In 2014, Wisconsin-based manufacturing giant Johnson Controls rose to 66th place on the Fortune 500. The company’s soaring profits came thanks in no small part to a string of bailouts, tax breaks, and subsidies from the federal government.
But in January, Johnson announced that it would merge with overseas manufacturer Tyco International and transfer its official corporate headquarters to Cork, Ireland, where Tyco is already based. Johnson called the merger a chance for both companies to leverage the emerging home products market. But the move conveniently saves the new company $150 million a year in U.S. taxes. That’s because Ireland has a corporate tax rate of 12.5 percent, while Johnson Controls paid a rate of about 19 percent in the U.S. last year.
It’s a maneuver that economists have dubbed an “inversion”—a process whereby an American company acquires a foreign firm and slashes its tax bill by relocating its headquarters to that firm’s overseas base. And it’s becoming increasingly popular among American companies, from drug-maker giant Pfizer to Coca-Cola’s largest bottling operation.
The companies themselves, along with their Republican defenders on Capitol Hill, say the inversions are a logical response to high corporate tax rates in the U.S. But the inversions allow companies to reap all the benefits of operating in the U.S. while shouldering none of the responsibilities. And they are costing Americans thousands of jobs. The debate over corporate inversions has spilled onto the presidential campaign trail, where inversions have drawn fire from the leading Democratic candidates. Until Congress or federal regulators intervene, the nation’s corporate tax base will continue to collapse.
According to Fortune, some 60 U.S. firms have pulled off inversions in recent years, shifting their official headquarters to low-tax nations offshore, and at least a dozen more may follow suit. The inversions deliver huge tax savings to the companies but drain billions from the U.S. Treasury.
As of 2012, U.S. corporations had shifted as much as $111 billion overseas through inversions and other tax-saving strategies, according to economist Kimberly Clausing of Reed College in Portland, Oregon. “I estimate that multinational firms shifting profits away from the U.S. tax base likely costs the U.S. government in excess of $100 billion each year,” Clausing told Fortune this year.
Johnson Controls’ inversion has proved especially controversial, given the company’s history of pleading for and receiving special taxpayer help. The company benefited from the 2008 bailout of auto-parts makers, receiving at least $149 million in tax breaks in Michigan alone. Johnson Controls has received over $529 million directly from taxpayers in state and local assistance, according to Good Jobs First. Yet the company has slashed domestic employment while maintaining more than 20 production plants in Mexico and more than 60 in China.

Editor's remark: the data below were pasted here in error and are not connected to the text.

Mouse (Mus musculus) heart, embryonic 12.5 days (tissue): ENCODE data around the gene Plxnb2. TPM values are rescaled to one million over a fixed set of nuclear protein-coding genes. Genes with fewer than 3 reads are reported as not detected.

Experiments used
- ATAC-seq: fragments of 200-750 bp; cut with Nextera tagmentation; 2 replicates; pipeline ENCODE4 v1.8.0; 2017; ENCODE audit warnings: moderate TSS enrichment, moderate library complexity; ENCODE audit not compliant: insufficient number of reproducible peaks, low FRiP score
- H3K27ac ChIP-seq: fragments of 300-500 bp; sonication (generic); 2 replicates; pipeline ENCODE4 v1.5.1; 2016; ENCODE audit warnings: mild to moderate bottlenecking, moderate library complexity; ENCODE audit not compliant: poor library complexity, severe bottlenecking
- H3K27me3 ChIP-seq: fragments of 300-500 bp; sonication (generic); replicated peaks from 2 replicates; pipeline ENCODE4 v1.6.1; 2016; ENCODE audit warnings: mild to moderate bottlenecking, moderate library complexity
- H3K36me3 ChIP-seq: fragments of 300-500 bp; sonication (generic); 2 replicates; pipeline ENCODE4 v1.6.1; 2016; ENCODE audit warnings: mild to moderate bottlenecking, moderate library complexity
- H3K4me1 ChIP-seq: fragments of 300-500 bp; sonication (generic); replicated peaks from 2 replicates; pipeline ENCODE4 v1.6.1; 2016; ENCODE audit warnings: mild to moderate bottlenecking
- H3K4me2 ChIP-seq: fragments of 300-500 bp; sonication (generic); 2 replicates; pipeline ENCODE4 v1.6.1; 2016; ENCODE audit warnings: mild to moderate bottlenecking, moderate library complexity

All that prompted The New York Times editorial board to brand Johnson Controls “quite possibly the most brazen tax-dodger” of all the many U.S. firms staging inversions. The shift of the company’s official “domicile” to Cork, Ireland, has the look of a move made purely for tax purposes, as its real operational headquarters will remain unchanged and stay in Milwaukee.
A spokesman for the company now known as Johnson Controls plc denied that the merger was motivated by tax savings.
“The planned merger with Tyco International is the next step in our journey to grow in the United States and globally, drive innovation, and invest in customer solutions,” said spokesman Fraser Engerman in an email.
Yet the merger follows the classic pattern of a “minnow swallowing a whale” that characterizes many inversions. Dropping its official U.S. “domicile” will save Johnson Controls $149 million a year thanks to Ireland’s lower tax rate. The company’s new “domicile” is officially Ireland, but will retain its real operating headquarters in its present site just outside Milwaukee. The only actual change in operations will be the designation of three office rooms in Cork, a source familiar with Johnson Controls told The American Prospect.
The company has come in for special criticism from this year’s crop of Democratic presidential candidates, who have consistently campaigned on the need to protect U.S. workers and their jobs.
“If you want the advantages of being an American company then you can’t run away from America to avoid paying taxes,” thundered Senator Bernie Sanders on the campaign trail.
Hillary Clinton has assailed Johnson Controls for being “willing to walk away ... instead of doing what they should to support our country.”
REPUBLICANS ON CAPITOL HILL say inversions like the recent Johnsons-Tyco merger prove that U.S. corporate tax rates are too high.
House Republican James Sensenbrenner of Wisconsin has fiercely defended Johnson Controls’ shifting its national headquarters to Ireland, arguing that the country, after 131 years of operating in the U.S., is simply trying to remain “competitive.”
“Despite the negative effects the departures of these companies are having on the American economy, it is difficult to blame corporate leaders when you crunch the numbers,” wrote Sensenbrenner in an op-ed in the Milwaukee Journal Sentinel. “The current rate paid by American companies is 35 percent—the highest corporate tax rate among developed countries. Plainly stated, this is unacceptable and is causing serious problems for this nation.”
Congressional Republicans have blocked even modest proposals to curb inversions and rejected fundamental changes out of hand.